After attempts to get on “Jeopardy” as a teenager, Williamstown native, Kevin Walsh, finally got an opportunity to play the televised game.
“I passed the teenage tournament test but didn’t make it too much further up the food chain,” said Walsh, whose “Jeopardy” episodes began airing on Oct. 8. “I was really happy to be officially from Williamstown on the show this time … to be able to make that official and to represent Williamstown on “Jeopardy” made me really happy.”
Walsh attended Williamstown High School and moved west to attend the University of Southern California. He studied film and now works at Amblin Partners as a story analyst, someone who reads scripts and has input on a story and how well it will do with the public.
Walsh credits his move to California for giving him an edge against other “Jeopardy” competitors who were unable to travel due to COVID-19 restrictions.
“Maybe the contestant pool at the moment is a bit more narrow due to the travel restrictions,” noted Walsh, who filmed his episodes months ago. “Some people audition multiple times. Some people pass the test and wait for years, and I was lucky to get a very quick turnaround.”
“Jeopardy” has been a staple in Walsh’s life since childhood. His father was interested in music, movies and pop culture and his mother was a big reader. According to Walsh, trivia was always in his wheelhouse.
“I just enjoy the show, always liked learning and trivia,” he said.
Walsh decided there was no better time to attempt to get on the show than during COVID restrictions that allow eager participants to take the entry test online.
“It used to be very specific, limited times you could take the test, and you had to go somewhere and take it,” he explained. “It felt like you were investing a lot into that, but logging onto the ‘Jeopardy,’ site where you take a test that is maybe 15 minutes, there is no real investment there.”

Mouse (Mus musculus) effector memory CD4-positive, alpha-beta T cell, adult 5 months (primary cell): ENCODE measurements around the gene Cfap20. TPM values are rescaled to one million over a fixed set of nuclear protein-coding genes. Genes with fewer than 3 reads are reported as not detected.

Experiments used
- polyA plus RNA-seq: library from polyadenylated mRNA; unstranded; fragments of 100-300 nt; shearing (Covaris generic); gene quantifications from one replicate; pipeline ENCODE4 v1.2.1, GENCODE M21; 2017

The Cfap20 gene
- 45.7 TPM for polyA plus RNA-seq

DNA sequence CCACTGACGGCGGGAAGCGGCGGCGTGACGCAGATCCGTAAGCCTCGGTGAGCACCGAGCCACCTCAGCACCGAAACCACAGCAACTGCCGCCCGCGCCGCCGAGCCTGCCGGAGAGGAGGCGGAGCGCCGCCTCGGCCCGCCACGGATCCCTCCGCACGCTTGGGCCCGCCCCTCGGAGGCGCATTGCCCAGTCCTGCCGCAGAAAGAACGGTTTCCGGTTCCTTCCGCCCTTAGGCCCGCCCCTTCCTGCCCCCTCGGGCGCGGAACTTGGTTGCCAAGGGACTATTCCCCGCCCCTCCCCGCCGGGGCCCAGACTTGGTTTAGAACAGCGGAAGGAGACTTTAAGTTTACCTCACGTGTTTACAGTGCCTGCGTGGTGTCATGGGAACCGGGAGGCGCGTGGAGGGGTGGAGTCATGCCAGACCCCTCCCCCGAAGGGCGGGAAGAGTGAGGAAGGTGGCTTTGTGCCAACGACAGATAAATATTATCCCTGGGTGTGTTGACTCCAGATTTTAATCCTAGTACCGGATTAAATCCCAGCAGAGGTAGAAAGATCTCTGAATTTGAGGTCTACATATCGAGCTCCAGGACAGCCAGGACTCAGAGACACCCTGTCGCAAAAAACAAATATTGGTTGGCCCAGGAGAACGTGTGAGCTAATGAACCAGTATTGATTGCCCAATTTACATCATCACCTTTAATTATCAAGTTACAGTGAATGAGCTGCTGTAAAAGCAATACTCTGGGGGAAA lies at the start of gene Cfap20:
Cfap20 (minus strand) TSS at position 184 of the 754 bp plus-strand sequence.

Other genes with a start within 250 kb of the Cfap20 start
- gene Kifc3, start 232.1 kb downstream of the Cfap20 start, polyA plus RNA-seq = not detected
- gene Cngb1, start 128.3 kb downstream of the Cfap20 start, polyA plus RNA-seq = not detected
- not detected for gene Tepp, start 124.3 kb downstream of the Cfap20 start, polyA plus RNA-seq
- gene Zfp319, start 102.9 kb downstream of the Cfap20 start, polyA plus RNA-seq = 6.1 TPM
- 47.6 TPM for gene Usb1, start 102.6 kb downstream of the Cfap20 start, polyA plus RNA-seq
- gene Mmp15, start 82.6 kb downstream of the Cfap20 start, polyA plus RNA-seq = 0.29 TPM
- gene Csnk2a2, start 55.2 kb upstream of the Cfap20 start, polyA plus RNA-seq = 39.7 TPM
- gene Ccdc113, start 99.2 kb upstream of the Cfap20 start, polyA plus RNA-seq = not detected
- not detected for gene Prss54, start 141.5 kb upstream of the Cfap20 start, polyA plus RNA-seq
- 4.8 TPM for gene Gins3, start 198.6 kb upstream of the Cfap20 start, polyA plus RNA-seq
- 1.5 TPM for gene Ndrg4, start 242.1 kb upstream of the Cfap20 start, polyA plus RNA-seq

That was not the only consequence of the pandemic that affected the game. According to Walsh, “Jeopardy” filming was socially distanced and there was no live studio audience. Behind the scenes, everyone was required to wear masks.
“My experience behind the scenes is going to be so much different, so odd and specific to the way things are run right now,” Walsh said. “You get to go hang out with other people who dig ‘Jeopardy’ and watch people play for most of the day.
“It’s just the experience itself is kind of amazing; it was unforgettable,” he added. “Just to be 10 feet away from Alex Trebek is a lifelong bucket list item.”
Despite the COVID restrictions, Walsh was enthusiastic about the show’s process, one he described in minute detail.
“Once you get selected, they tell you, ‘Don’t bother studying because you can’t learn everything,’” Walsh explained. “But of course, you are going to study stuff; it’s just human instinct.”
Contestants have a practice round where they get used to the buzzer and the podium, he added. Then backstage, the contestants who aren’t currently participating can watch other players on a closed-circuit network.
“This was completely unexpected,” Walsh said of the “Jeopardy” experience. “It’s one of those things that you think, ‘This is never going to be checked off my bucket list.’
“There are certainly a lot of other things, but they mostly involve travel, which (is) not really in the cards at the moment. We’ll have to see how the world shapes up.”